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On ALERT for energy savings

Looking for ways to save energy? Sometimes the best opportunities are just waiting to be uncovered.

"The idea isn't to make people stop doing something to save energy," said Pacific Northwest National Laboratory's Bill Sandusky, who manages the Laboratory's activities for the U.S. Department of Energy's Office of Federal Energy Management Programs (FEMP). "The idea is to find things that can be fixed quickly and easily. Maybe a building is being heated or cooled longer than necessary or the lights are on when no one is there."

In early 2001, Pacific Northwest's Michael Kintner-Meyer developed the concept for the program later identified as ALERT—Assessment of Load and Energy Reduction Techniques. His idea was to conduct assessments of federal facilities to identify and implement low-cost or no-cost measures to reduce energy demand and consumption when California's energy system is at its peak, minimizing the potential for blackouts.

While the emphasis is on high-impact measures that can be taken in a matter of days, the assessments identify additional energy-saving options, such as installing more efficient lighting or distributed energy systems. The assessment gives facility managers the key information they need to submit an application for funding under California's Public Benefit Program.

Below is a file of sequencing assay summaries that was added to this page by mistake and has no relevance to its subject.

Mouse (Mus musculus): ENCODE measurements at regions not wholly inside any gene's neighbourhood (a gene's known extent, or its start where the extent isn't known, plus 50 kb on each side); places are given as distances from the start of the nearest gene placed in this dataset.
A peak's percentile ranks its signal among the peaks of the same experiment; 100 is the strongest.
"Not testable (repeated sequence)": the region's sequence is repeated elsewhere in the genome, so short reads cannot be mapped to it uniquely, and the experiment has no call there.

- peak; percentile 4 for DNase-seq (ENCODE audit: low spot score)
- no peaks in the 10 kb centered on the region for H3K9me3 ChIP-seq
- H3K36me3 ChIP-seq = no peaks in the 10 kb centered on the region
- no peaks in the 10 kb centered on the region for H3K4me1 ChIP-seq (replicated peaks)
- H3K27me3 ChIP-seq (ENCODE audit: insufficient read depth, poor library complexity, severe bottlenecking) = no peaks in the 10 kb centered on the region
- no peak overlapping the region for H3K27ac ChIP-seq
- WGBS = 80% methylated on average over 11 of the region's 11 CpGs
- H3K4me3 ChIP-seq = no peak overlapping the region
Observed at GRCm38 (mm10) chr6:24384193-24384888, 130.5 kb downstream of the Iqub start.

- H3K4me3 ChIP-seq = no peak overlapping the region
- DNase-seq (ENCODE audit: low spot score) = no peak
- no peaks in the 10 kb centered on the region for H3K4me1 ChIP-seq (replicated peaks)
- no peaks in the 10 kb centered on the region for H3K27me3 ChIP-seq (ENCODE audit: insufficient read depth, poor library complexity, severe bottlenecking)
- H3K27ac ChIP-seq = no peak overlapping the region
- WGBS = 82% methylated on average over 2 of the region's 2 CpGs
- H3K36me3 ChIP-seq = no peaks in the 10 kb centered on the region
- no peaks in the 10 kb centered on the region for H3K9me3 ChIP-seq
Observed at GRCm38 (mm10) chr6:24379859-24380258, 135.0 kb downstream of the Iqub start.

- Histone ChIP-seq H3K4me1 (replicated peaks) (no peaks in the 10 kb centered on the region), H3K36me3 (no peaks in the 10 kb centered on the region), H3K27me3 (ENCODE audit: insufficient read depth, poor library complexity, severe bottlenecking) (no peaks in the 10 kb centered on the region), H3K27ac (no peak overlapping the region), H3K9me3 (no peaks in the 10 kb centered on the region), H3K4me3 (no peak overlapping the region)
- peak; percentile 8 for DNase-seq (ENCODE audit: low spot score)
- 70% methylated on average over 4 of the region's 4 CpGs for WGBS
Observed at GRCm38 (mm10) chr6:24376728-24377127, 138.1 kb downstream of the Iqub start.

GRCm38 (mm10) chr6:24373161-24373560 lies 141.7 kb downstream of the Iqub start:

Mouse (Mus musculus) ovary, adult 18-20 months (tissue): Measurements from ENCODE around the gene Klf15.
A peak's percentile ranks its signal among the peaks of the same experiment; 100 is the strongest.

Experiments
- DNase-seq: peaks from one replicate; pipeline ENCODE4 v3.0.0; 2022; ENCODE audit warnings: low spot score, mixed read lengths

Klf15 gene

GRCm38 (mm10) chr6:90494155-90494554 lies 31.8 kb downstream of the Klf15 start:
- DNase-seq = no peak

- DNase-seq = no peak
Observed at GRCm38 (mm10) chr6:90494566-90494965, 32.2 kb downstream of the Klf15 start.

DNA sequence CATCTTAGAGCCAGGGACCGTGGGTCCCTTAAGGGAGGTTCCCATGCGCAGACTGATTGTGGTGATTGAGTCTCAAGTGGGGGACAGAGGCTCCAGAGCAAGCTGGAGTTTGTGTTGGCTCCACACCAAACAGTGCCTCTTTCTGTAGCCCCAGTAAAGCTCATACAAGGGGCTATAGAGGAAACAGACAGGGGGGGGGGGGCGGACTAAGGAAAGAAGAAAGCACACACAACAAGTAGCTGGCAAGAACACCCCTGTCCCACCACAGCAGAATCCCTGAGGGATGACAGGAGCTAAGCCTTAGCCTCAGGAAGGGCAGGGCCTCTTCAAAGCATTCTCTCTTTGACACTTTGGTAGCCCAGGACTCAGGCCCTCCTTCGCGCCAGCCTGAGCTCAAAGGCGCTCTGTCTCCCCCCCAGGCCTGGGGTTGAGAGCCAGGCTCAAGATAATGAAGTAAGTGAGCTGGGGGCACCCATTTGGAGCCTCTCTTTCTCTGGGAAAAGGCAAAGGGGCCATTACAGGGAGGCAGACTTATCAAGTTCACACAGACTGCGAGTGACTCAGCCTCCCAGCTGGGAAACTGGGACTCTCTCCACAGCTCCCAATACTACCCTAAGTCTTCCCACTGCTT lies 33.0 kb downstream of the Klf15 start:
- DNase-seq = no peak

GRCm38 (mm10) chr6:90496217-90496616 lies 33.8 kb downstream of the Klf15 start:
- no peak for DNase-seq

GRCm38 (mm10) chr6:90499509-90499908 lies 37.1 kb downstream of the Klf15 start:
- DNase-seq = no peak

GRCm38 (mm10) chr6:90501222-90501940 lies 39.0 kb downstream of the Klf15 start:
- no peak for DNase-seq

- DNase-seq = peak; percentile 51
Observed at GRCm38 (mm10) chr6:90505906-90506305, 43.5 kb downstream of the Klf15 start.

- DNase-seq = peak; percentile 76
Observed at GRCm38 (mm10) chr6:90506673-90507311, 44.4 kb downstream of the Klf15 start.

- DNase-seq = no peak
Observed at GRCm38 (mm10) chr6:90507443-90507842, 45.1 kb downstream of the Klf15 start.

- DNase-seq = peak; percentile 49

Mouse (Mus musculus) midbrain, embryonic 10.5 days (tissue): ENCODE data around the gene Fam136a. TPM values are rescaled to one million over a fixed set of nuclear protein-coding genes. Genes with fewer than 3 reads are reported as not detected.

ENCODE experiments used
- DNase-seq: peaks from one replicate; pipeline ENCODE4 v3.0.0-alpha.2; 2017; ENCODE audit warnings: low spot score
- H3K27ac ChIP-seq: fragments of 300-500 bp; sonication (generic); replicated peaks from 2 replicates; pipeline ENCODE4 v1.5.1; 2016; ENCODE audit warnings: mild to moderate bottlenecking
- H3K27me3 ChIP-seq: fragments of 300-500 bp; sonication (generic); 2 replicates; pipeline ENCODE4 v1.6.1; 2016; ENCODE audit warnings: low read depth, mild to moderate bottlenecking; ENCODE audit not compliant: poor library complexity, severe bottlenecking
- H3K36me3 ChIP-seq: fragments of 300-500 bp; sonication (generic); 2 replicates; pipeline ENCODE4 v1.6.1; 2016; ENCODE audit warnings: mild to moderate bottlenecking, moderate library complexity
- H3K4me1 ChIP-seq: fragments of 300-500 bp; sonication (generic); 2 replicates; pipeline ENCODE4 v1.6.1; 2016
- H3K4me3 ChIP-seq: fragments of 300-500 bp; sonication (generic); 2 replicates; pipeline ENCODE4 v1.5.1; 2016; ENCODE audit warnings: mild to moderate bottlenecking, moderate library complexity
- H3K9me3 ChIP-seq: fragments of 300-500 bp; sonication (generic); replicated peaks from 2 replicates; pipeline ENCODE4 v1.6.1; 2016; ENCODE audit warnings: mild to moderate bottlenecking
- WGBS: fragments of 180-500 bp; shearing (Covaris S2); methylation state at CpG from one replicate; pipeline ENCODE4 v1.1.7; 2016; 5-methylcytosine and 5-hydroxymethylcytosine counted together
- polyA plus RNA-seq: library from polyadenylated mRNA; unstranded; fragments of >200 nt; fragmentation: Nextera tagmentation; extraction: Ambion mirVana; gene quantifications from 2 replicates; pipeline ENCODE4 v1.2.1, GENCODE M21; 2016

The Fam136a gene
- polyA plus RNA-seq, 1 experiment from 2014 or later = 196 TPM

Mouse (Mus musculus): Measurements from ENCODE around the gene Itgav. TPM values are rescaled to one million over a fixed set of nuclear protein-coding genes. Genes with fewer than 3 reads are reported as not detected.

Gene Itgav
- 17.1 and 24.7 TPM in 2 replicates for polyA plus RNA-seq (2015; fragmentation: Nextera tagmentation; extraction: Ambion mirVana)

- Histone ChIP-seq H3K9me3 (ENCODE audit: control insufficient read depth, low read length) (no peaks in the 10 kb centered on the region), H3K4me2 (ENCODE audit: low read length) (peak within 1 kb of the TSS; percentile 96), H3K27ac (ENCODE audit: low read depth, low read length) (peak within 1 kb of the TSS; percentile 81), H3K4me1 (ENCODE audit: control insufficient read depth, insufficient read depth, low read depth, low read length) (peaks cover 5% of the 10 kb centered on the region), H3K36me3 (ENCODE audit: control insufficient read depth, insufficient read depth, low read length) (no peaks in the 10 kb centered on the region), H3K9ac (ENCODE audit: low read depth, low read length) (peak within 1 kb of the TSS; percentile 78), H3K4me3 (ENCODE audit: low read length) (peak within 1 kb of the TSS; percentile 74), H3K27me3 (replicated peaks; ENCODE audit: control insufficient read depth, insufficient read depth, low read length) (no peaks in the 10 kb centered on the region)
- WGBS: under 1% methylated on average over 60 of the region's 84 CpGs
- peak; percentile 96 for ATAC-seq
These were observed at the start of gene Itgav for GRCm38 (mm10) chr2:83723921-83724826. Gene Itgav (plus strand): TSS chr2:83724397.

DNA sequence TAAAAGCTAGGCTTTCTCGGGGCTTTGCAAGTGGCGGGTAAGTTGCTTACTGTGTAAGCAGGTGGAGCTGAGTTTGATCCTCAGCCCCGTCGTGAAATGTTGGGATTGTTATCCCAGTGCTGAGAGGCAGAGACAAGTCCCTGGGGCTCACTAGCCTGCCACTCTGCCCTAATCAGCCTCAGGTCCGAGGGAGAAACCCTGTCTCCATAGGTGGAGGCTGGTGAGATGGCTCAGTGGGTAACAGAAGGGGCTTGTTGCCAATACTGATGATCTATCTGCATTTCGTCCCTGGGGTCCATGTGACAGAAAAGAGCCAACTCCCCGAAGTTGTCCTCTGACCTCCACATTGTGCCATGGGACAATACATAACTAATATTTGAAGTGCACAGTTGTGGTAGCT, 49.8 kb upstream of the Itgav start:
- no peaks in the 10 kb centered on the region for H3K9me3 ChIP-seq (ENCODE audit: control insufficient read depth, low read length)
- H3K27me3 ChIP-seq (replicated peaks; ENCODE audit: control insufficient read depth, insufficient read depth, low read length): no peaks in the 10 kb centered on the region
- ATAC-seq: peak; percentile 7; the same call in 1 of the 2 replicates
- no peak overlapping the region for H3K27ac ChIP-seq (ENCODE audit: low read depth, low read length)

FEMP adopted the ALERT program recommended by the Laboratory for rapid deployment just months before the President issued his directive to reduce peak consumption at federal facilities by 10 percent during summer 2001.

Sandusky and his colleagues formulated the assessment protocols, which primarily relate to re-tuning the operation of the building's heating, air-conditioning and ventilation equipment. Before bringing them to California, however, they ran pilot tests at ten facilities in Washington and Oregon.

In March, the first ALERT team headed to the Marine Corps Air Station at Camp Pendleton in California. According to the team's report, the assessment identified several opportunities that would reduce the facility's electric load during the summer peak by an estimated 7 percent or 233 kilowatts. The team's recommended actions also could reduce annual energy consumption by about 23 percent, saving nearly $300,000 annually.

While Pacific Northwest staff participated on many ALERT teams, they also trained other national laboratories to conduct the two-day assessments. In two months, the teams covered 25 federal facilities in California.

Sandusky said that he expects Washington state and the Northeast to be part of next year's ALERT focus.



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